16. Costa-Saura JM, Trabucco A, Spano D, Mereu S (2017) Environmental filtering drives community specific leaf area in Spanish forests and predicts relevant changes under future climatic conditions. For Ecol Manag 405:1–8CrossRefGoogle Scholar
  17. De la Riva EG, Olmo M, Poorter H, Ubera JL, Villar R (2016a) Leaf mass per area (LMA) and its relationship with leaf structure and anatomy in 34 mediterranean woody species along a water availability gradient. PLoS ONE 11:1–18Google Scholar
  18. De la Riva EG, Pérez-Ramos IM, Tosto A, Navarro-Fernández CM, Olmo M, Marañón T, Villar R (2016b) Disentangling the relative importance of species occurrence, abundance and intraspecific variability in community assembly: a trait-based approach at the whole-plant level in Mediterranean forests. Oikos 125:354–363CrossRefGoogle Scholar
  19. De la Riva EG, Tosto A, Perez-Ramos I, Navarro-Fernández CM, Olmo M, Anten NPR, Marañón T, Villar R (2016c) A plant economics spectrum in Mediterranean forests along environmental gradients: is there coordination among leaf, stem and root trais? J Veg Sci 27:187–199CrossRefGoogle Scholar
  20. De Micco V, Aronne G (2012) Morpho-anatomical traits for plant adaptation to drought. In: Aroca R (ed) Plant responses to drought stress. Springer, Berlin, pp 37–61CrossRefGoogle Scholar
  21. De Rigo D, Caudullo G (2016) Quercus ilex in Europe: distribution, habitat, usage and threats. In: San-Miguel-Ayanz J, de Rigo D, Caudullo G, Houston Durrant T, Mauri A (eds) European atlas of forest tree species. Publications Office of the European Union, Luxembourg, pp 152–153Google Scholar
  22. de Rigo D, Enescu CM, Durrant TH, Caudullo G (2016) Populus nigra in Europe: distribution, habitat, usage and threats. In: San-Miguel-Ayanz J, de Rigo D, Caudullo G, Houston Durrant T, Mauri A (eds) European atlas of forest tree species. Publications Office of the European Union, Luxembourg, pp 136–137Google Scholar
  23. Díaz S, Hodgson JG, Thompson K, Cabido M, Cornelissen JHC, Jalili A, Montserrat-Martí G, Grime JP, Zarrinkamar F, Asri Y, Band SR, Basconcelo S, Castro-Díez P, Funes G, Hamzehee B, Khoshnevi M, Pérez-Harguindeguy N, Pérez-Rontomé MC, Shirvany A, Vendramini F, Yazdani S, Abbas-Azimi R, Bogaard A, Boustani S, Charles M, Dehghan M, de Torres-Espuny L, Falczuk V, Guerrero-Campo J, Hynd A, Jones G, Kowsary E, Kazemi-Saeed F, Maestro-Martínez M, Romo-Díez A, Shaw S, Siavash B, Villar-Salvador P, Zak MR (2004) The plant traits that drive ecosystems: evidence from three continents. J Veg Sci 15:295–304CrossRefGoogle Scholar
  24. Díaz S, Kattge J, Cornelissen JHC, Wright IJ, Lavorel S, Dray S, Reu B, Kleyer M, Wirth C, Prentice IC, Garnier E, Bönisch G, Westoby M, Poorter H, Reich PB, Moles AT, Dickie J, Gillison AN, Zanne AE, Pierce S, Shipley B, Kirkup D, Casanoves F, Joswig JS, Günther A, Falczuk V, Rudger N, Mahecha MD, Gorné LD (2016) The global spectrum of plant form and function. Nature 529:167–171CrossRefGoogle Scholar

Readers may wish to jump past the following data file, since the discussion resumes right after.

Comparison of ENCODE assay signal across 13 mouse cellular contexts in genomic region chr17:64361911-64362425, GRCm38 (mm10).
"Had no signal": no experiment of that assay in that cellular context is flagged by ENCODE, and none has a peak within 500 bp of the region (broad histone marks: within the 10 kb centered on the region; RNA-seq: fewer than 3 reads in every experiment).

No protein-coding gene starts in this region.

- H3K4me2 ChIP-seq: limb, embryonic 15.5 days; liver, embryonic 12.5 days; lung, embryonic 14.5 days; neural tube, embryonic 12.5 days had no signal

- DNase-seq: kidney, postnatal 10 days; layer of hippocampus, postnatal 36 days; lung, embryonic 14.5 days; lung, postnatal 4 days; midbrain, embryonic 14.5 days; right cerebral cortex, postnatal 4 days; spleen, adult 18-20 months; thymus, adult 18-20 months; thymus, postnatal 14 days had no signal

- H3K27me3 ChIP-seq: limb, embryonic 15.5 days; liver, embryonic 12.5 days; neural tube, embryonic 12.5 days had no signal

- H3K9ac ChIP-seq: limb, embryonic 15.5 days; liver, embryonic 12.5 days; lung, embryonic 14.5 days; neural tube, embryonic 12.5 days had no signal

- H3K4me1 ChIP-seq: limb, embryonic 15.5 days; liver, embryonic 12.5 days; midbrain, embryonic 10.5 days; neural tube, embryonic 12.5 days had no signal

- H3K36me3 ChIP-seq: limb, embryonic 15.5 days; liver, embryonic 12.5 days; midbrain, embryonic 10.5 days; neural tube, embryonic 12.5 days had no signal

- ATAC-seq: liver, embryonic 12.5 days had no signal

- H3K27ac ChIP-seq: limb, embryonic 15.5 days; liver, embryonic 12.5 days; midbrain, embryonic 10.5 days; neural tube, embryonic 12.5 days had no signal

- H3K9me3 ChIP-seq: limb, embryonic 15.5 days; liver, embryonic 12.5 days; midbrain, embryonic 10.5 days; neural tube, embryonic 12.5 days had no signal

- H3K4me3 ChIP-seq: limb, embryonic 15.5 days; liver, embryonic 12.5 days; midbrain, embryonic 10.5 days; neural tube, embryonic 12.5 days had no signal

25. Direccion General de Conservacion de la Naturaleza (2006) Tercer Inventario Forestal Nacional 1997–2006. Ministerio de Medio Ambiente, Madrid, SPGoogle Scholar
  26. Dubuis A, Rossier L, Pottier J, Pellissier L, Vittoz P, Guisan A (2013) Predicting current and future spatial community patterns of plant functional traits. Ecography 36:1–11CrossRefGoogle Scholar
  27. Dwyer JM, Laughlin DC (2017a) Selection on trait combinations along environmental gradients. J Veg Sci 28:672–673CrossRefGoogle Scholar
  28. Dwyer JM, Laughlin DC (2017b) Constraints on trait combinations explain climatic drivers of biodiversity: the importance of trait covariance in community assembly. Ecol Lett 20:872–882CrossRefGoogle Scholar
  29. Funk JL, Cornwell WK (2013) Leaf traits within communities: context may affect the mapping of traits to function leaf traits within communities. Ecology 94:1893–1897CrossRefGoogle Scholar
  30. Garnier E, Cortez J, Billès G, Navas M (2004) Plant functional markers capture ecosystem properties during secondary succession. Ecology 85:2630–2637CrossRefGoogle Scholar
  31. Greenwood S, Ruiz-Benito P, Martinez-Vilalta J, Lloret F, Kitzberger T, Allen CD, Fensham R, Laughlin DC, Kattge J, Bonisch G, Kraft NJB, Jump SA (2017) Tree mortality across biomes is promoted by drought intensity, lower wood density and higher specific leaf area. Ecol Lett 20:539–553CrossRefGoogle Scholar
  32. Grime J (1977) Evidence for the existence of three primary strategies in plants and its relevance to ecological and evolutionary theory. Am Nat 111:1169–1194CrossRefGoogle Scholar
  33. Grime J (1998) Benefits of plant diversity to ecosystems: immediate, filter and founder effects. J Ecol 86:902–910CrossRefGoogle Scholar
  34. Guisan A, Zimmerman NE (2000) Predictive habitat distribution models in ecology. Ecol Modell 135:147–186CrossRefGoogle Scholar
  35. Holdaway RJ, Richardson SJ, Dickie IA, Peltzer DA, Coomes DA (2011) Species- and community-level patterns in fine root traits along a 120 000-year soil chronosequence in temperate rain forest. J Ecol 99:954–963CrossRefGoogle Scholar
  36. Houston Durrant T, de Rigo D, Caudullo G (2016) Salix alba in Europe: distribution, habitat, usage and threats. In: San-Miguel-Ayanz J, de Rigo D, Caudullo G, Houston Durrant T, Mauri A (eds) European atlas of forest tree species. Publications Office of the European Union, Luxembourg, p 168Google Scholar
  37. Kissling WD, Carl G (2008) Spatial autocorrelation and the selection of simultaneous autoregressive models. Glob Ecol Biogeogr 17:59–71CrossRefGoogle Scholar
  38. Kunstler G, Falster D, Coomes DA, Hui F, Robert M, Wright SJ, Aiba M, Baraloto C, Caspersen J, Cornelissen JHC, Gourlet-Fleury S, Hanewinkel M, Herault B, Kattge J, Kurokawa H, Onoda Y, Peñuelas J, Poorter H, Uriarte M, Richardson SJ, Ruiz-Benito P, Sun I, Stahl U, Swenson NG, Thompson J, Westerlund B, Wirth C, Zavala MA, Zeng H, Zimmermann K, Zimmermann NE, Westoby M (2016) Plant functional traits have globally consistent effects on competition. Nature 529:204–207CrossRefGoogle Scholar